Today, Activision Blizzard's management cut 8% of its staff – or about 800 jobs – although it has accrued record revenue for the financial year 2018.
The news comes from Activision Blizzard's fourth-quarter profit call with investors today. Those who are affected by the redundancies are described as "non-proliferating" pay-outs by Activision Blizzard CEO Bobby Kothik, who said the company would continue to expand its position on development.
"We have seen weaker than expected retail demand," said President and Chief Operating Officer, Codist Johnson, during the conversation. But "we will not improve retail monetization as fast as we like," given the delay in sales of micro-transactions in games like Overwatch and stone slabs of hearth,
According to Chief Financial Officer Dennis Durkin, Blizzard does not have a large or "front-end" release planned for the financial year 2019. This means that Blizzard has no plans to release a new Diablo (out of the already announced mobile game) or another big game. As a result, Durkin attributed the lower incomes and revised guidelines for the upcoming year to disappointing returns from the company's Blizzard segment.
Partitioning Activision with Destiny's ownership is also the reason for much of the restructuring this year, Johnson and Durkin said during the conversation. Last January, Bungie took full control of his series, ending his partnership with Activision Blizzard earlier than previously agreed.
Without further profits from Fate next year, Activision expects its earnings to remain flat, leaving the company to redirect its efforts to the Call of Duty series. The new Call of Duty recording is expected in the fourth quarter of 2019 and a mobile game from Tencent is being developed.
Before announcing the redundancies, Activision Blizzard noted that it has achieved record revenue for the financial year 2018. According to the earnings report for the fourth quarter, the company has made $ 7.26B for physical and digital sales, compared to $ 7.16B in 2017. But CEO Bobby Kotick explained that the figures did not meet the expectations.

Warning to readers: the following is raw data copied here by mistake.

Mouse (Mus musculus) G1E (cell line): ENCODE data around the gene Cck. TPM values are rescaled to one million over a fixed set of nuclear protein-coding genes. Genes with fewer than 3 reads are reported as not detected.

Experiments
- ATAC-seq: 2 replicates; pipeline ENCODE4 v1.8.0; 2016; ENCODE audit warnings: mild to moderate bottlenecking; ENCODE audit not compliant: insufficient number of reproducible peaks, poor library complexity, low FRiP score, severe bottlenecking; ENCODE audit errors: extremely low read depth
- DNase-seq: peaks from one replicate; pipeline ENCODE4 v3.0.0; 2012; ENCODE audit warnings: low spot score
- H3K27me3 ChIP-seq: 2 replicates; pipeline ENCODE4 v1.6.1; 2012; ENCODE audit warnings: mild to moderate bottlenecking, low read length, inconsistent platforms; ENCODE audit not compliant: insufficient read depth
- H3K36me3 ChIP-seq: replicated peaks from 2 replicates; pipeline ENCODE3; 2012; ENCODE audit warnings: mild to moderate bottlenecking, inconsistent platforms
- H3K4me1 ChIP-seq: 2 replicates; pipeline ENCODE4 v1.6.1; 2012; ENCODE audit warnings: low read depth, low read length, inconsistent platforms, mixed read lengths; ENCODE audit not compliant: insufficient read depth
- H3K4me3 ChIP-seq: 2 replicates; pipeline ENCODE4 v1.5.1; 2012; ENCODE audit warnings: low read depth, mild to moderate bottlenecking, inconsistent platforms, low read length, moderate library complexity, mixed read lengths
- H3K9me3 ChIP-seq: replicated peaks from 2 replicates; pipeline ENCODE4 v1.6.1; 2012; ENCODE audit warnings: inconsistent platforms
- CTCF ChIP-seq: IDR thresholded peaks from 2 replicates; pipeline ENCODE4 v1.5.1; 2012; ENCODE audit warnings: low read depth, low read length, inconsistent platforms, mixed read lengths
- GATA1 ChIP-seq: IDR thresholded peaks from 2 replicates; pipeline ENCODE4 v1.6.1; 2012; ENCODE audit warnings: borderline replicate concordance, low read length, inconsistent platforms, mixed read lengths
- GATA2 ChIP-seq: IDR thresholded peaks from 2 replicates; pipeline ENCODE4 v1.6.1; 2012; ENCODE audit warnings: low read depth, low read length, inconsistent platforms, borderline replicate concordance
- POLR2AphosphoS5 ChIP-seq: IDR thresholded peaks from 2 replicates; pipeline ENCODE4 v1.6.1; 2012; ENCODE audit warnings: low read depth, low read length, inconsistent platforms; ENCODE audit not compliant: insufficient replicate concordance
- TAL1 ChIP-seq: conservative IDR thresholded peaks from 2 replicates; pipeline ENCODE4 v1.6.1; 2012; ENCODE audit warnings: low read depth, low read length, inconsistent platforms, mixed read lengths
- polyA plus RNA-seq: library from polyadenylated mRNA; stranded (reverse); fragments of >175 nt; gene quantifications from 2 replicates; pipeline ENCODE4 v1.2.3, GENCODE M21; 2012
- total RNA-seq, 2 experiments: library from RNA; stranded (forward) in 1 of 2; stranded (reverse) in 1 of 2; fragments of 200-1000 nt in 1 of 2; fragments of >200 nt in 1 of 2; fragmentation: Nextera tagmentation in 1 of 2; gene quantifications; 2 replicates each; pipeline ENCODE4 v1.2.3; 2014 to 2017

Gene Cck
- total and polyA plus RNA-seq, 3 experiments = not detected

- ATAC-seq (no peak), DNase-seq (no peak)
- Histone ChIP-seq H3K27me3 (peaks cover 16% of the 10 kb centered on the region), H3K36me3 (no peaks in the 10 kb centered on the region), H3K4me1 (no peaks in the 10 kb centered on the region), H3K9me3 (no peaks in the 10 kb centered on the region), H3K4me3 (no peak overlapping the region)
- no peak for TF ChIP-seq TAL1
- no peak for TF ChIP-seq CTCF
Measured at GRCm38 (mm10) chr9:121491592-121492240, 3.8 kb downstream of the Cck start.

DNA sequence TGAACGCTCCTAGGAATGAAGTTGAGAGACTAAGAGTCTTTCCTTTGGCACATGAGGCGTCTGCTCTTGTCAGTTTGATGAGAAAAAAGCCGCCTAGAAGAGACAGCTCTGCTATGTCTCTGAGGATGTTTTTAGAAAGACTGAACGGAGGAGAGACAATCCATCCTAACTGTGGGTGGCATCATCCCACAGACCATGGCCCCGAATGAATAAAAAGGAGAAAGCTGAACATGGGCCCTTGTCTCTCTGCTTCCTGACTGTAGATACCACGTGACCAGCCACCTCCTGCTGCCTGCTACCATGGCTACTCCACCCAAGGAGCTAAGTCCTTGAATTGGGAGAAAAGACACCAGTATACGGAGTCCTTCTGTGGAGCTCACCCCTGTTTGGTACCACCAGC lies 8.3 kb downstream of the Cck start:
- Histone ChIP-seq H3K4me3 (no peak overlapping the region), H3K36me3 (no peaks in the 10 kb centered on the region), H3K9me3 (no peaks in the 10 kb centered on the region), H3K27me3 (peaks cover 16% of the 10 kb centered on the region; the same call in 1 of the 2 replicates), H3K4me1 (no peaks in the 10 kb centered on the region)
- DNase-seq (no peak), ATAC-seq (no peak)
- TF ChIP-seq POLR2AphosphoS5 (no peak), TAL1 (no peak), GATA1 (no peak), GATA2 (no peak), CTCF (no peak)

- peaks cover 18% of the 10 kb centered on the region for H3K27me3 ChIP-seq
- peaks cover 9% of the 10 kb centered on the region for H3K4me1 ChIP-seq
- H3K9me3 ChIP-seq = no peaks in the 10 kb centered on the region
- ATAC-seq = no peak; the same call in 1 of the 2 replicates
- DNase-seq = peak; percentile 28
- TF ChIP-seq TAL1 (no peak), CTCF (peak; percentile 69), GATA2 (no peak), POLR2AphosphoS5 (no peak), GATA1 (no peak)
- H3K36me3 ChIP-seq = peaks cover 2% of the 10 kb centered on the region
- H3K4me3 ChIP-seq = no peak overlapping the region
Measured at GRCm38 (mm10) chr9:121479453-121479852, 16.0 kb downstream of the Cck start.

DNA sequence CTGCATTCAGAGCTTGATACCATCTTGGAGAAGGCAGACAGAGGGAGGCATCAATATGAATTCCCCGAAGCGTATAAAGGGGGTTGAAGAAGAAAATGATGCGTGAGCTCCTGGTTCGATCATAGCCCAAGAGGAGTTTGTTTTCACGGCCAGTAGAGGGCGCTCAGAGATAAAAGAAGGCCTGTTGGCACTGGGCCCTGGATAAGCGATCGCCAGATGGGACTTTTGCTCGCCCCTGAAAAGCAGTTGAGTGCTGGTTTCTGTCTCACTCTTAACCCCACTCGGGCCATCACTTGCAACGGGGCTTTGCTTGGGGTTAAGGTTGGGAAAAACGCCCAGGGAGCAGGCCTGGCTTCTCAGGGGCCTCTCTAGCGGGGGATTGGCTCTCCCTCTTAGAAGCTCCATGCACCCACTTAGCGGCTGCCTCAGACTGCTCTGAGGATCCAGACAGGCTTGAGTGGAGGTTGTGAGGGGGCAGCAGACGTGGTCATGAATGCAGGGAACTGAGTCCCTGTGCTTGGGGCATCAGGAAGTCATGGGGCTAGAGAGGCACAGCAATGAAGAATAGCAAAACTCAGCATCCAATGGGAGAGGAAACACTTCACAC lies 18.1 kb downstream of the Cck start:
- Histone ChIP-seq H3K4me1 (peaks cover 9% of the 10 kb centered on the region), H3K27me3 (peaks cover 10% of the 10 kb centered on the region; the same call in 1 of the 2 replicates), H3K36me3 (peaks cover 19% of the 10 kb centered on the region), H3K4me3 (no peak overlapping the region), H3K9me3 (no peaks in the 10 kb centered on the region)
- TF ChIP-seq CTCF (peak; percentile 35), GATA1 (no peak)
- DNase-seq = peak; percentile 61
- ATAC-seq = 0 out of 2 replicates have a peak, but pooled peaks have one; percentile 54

"While our financial results for 2018 were the best in our history, we were unable to realize our full potential," Cottic said in the report. During part of the investor's call, he described the redundancies as the "top-5 career moment for me personally".
Despite self-proclaimed earnings and redundancies, Activision Blizzard said it plans to expand its development teams for key in-house games (such as Call of Duty, Sweets crush, and Overwatch) by 20%. Funding will be done through "de-prioritizing initiatives that do not meet expectations and reduce some non-developmental and administrative costs in business," according to the release of fourth-quarter fiscal revenues. Other nonessential positions will be removed to redirect resources to increase their level of development.
Blizzard has already experienced many internal changes over the past few months. Long-time Chief Executive Officer Mike Morheim left the company in October; J. Allen Brack replaced him, albeit as a president. The company has also reduced work on Heroes of the storm, online battle arena game with a dwindling fan base. In December, Blizzard canceled the annual season of the game's espresso, putting the future in doubt.
Despite major layoffs and missing goals, Activision announced it increased its dividend by nearly 9 percent to 37 cents per share. This is the ninth consecutive year in which the company increased its dividend.